Strength in Others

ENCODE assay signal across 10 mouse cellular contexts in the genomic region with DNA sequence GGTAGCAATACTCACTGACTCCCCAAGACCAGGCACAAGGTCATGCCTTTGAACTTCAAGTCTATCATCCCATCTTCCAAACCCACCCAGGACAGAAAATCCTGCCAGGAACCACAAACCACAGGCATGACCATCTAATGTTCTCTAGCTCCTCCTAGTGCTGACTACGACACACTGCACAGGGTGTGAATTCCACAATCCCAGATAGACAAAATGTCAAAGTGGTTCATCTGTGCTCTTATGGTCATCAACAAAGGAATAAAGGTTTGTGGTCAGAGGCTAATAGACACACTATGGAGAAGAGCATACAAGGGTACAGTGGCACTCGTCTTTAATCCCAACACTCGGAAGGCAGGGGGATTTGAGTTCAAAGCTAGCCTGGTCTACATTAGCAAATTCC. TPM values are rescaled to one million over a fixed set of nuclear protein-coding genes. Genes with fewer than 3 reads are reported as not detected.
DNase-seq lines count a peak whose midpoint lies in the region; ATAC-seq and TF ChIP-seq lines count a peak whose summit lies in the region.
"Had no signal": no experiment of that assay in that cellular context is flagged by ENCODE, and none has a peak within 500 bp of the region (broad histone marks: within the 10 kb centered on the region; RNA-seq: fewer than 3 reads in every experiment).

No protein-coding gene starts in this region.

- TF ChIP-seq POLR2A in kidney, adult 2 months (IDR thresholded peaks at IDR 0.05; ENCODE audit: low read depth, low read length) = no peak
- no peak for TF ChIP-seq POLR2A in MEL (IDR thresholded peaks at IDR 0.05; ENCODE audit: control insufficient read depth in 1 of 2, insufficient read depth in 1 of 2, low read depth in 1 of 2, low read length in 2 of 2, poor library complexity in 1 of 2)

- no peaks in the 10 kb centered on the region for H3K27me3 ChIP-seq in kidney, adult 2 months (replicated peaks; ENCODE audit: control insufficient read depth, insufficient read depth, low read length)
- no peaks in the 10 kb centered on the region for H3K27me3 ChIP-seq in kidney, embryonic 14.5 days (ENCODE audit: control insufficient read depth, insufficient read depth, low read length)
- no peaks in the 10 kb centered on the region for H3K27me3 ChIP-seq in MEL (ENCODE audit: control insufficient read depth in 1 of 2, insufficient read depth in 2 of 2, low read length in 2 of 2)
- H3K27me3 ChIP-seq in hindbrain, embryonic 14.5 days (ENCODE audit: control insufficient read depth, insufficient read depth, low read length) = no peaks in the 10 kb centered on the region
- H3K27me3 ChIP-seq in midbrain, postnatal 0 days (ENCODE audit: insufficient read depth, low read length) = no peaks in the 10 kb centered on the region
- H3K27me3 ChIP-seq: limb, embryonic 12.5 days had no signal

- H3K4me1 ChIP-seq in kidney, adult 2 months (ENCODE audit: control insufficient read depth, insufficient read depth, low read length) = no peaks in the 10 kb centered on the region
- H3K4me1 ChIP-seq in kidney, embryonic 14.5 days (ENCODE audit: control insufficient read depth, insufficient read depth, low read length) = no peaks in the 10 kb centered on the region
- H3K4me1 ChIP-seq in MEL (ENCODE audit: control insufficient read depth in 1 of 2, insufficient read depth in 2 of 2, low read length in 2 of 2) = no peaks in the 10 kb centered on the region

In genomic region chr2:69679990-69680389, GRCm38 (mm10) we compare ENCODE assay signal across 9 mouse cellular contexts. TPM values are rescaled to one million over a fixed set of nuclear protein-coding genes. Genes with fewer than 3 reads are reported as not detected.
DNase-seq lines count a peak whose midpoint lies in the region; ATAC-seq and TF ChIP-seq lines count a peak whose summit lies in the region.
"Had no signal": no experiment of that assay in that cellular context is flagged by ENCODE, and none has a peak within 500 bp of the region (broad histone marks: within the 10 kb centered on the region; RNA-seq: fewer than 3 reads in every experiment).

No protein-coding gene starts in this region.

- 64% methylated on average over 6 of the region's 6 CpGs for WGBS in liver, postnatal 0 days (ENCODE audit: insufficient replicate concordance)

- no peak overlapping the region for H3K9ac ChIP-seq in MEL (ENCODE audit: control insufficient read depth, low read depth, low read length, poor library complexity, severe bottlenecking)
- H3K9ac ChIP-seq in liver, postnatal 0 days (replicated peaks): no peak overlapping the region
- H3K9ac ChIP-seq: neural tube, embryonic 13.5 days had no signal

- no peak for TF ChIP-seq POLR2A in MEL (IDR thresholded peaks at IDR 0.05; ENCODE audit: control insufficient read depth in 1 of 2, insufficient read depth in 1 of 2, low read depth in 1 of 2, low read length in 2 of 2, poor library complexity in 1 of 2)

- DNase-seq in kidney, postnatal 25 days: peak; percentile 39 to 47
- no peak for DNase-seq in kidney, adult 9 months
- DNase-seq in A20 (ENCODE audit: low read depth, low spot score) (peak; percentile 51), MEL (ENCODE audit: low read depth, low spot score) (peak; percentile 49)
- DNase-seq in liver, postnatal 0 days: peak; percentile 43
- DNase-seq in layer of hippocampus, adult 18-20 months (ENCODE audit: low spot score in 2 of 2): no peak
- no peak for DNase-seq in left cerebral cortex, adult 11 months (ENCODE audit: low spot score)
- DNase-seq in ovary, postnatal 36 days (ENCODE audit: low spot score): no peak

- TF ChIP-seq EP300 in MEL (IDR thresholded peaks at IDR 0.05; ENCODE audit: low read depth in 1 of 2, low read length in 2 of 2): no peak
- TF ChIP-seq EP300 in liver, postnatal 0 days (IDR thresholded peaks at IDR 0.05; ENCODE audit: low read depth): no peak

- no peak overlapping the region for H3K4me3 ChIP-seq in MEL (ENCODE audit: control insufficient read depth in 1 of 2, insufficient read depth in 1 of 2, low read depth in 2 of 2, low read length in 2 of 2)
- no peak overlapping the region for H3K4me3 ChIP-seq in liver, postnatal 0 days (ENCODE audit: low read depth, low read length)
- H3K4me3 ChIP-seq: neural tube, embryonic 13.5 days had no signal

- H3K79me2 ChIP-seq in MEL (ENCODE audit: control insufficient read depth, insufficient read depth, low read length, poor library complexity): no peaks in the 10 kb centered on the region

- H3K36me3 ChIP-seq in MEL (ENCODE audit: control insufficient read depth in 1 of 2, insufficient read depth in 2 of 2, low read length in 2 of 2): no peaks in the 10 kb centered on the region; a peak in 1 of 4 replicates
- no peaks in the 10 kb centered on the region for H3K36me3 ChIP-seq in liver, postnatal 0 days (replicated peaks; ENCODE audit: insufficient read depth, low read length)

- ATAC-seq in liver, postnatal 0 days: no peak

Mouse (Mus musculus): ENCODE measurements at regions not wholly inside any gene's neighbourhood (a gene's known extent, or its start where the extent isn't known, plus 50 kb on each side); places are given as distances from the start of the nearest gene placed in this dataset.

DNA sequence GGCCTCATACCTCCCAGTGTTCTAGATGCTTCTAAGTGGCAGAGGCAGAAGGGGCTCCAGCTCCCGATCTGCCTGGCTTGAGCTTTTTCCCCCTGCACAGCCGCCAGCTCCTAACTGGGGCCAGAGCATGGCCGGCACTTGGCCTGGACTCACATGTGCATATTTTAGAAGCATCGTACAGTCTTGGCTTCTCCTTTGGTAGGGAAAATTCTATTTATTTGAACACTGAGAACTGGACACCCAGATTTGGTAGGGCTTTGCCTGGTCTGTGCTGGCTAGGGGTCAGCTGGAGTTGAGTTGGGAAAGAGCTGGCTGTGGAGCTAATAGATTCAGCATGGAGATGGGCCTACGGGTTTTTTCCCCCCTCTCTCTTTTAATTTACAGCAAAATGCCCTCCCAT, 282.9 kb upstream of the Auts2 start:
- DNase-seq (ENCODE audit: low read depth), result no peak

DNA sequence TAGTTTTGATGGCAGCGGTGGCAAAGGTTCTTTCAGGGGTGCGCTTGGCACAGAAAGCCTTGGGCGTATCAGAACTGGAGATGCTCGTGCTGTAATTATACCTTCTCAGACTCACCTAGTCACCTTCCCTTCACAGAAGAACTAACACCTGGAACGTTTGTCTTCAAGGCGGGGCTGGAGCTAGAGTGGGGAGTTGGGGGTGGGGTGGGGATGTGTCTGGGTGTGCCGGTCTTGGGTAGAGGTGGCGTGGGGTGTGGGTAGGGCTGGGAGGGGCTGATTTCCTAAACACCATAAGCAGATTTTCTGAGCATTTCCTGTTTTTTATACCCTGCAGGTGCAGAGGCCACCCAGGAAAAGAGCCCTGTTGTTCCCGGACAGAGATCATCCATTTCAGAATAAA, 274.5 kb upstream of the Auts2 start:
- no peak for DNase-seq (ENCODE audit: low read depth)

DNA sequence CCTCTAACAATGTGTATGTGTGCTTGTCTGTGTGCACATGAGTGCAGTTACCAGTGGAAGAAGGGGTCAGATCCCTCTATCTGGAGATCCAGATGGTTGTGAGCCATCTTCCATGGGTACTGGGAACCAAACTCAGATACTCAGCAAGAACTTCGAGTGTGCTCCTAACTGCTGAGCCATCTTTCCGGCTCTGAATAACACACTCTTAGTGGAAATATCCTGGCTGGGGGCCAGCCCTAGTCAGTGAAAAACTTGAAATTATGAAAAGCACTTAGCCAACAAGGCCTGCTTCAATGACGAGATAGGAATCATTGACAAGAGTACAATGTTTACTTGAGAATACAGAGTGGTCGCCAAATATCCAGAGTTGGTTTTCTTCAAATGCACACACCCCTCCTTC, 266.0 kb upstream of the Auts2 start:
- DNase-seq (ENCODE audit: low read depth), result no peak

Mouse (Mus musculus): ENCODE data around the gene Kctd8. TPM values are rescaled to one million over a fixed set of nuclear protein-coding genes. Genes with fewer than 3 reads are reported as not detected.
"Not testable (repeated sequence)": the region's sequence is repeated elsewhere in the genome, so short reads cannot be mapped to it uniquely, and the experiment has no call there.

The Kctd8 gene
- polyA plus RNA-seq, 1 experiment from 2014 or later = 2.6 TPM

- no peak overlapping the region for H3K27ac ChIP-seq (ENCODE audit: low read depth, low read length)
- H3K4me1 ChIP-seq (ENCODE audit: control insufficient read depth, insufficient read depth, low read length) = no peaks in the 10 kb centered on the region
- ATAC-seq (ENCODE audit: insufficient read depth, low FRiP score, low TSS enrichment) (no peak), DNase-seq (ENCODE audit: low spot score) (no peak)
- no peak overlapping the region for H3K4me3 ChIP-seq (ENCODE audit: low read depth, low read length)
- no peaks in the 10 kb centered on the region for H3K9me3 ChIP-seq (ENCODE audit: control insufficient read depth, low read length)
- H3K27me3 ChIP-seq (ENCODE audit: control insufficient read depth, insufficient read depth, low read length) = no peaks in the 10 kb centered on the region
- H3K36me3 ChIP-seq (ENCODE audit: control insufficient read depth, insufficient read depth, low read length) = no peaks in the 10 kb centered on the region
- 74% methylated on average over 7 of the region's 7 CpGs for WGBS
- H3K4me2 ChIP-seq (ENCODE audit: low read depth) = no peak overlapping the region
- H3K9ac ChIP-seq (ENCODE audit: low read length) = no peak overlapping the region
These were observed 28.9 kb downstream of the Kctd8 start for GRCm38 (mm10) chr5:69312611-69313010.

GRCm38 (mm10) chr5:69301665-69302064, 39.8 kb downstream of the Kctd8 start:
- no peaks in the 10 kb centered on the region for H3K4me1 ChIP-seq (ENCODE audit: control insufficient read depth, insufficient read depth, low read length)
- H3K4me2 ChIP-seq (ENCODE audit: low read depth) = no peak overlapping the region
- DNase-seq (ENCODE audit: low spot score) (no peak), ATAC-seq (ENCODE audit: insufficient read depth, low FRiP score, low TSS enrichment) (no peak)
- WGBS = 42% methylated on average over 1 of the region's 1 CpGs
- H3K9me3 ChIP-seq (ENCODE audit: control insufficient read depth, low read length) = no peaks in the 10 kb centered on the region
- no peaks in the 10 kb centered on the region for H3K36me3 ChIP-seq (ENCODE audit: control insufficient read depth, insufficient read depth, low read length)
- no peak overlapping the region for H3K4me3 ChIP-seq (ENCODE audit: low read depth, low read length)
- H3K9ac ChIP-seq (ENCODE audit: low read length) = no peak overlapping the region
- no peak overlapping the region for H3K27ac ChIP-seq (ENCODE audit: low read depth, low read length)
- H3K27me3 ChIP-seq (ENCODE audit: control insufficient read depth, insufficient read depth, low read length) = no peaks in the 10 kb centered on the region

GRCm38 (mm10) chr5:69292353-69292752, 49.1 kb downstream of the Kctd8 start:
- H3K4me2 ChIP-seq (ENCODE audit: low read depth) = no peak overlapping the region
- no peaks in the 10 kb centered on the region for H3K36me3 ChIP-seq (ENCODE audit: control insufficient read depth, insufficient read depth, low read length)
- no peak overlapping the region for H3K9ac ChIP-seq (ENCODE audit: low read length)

Our Community - Our rebellious friends over at the Black Sheep Agency wrote a thoughtful and passionate blog post about Houston’s thriving creative scene.  When local corporations look to outsource their creative needs to cities perceived as more “forward-thinking,” they miss an opportunity to support the vibrant creative economy and extraordinary talent right here at home.  In my favorite blog post of 2010, the Black Sheep make the case for why Houston doesn’t “have a problem.” - Case in point?  We just found out about two regular and very cool spoken word events.  Grown Up Storytime crowdsources stories from their fans to be performed by their “rotating crack squad of highly skilled story readers.  And Word Around Town seeks to create “a worldwide platform to unify poets and their community,” but their website is all about local talent: Borders Poetry Reading Series on the second Tuesday of every month, open mic nights every Monday at Te House of Tea, and creative festivals and fairs galore.  Lovers of words unite! Social Media - What do a psychedelic rock show and social media have in common?  David Rosen of the B2B Formula has created the perfect musical metaphor for social media through the lens of The Wall—Pink Floyd’s magnum opus. - If you’re reading this blog, chances are that you are as addicted as we are to the digital world.  But just in case you haven’t been monitoring Twitter and your RSS feeds religiously, AdAge offers a quick take on Facebook’s announcement of their new email service.  Known as the “Gmail Killer,” we’re anxious to see how the social network’s entre into email plays out and if they can get a handle on the public’s mistrust of Facebook’s privacy issues. Communications Olio - The Chronicle of Philanthropy recently reported that a third of donors plan to give less in late 2010 that in 2009, according to a Fidelity® Charitable Gift Fund national survey.  The survey also found that tax deductions were not an influential factor in giving, except for those making more than $100,000—and even then, only 42% cited deductions as a significant influence.  If you can't afford to give this holiday season, there are many other ways of giving back...volunteer your time, spread a message through social media channels or just perform an act of kindness...just do something.

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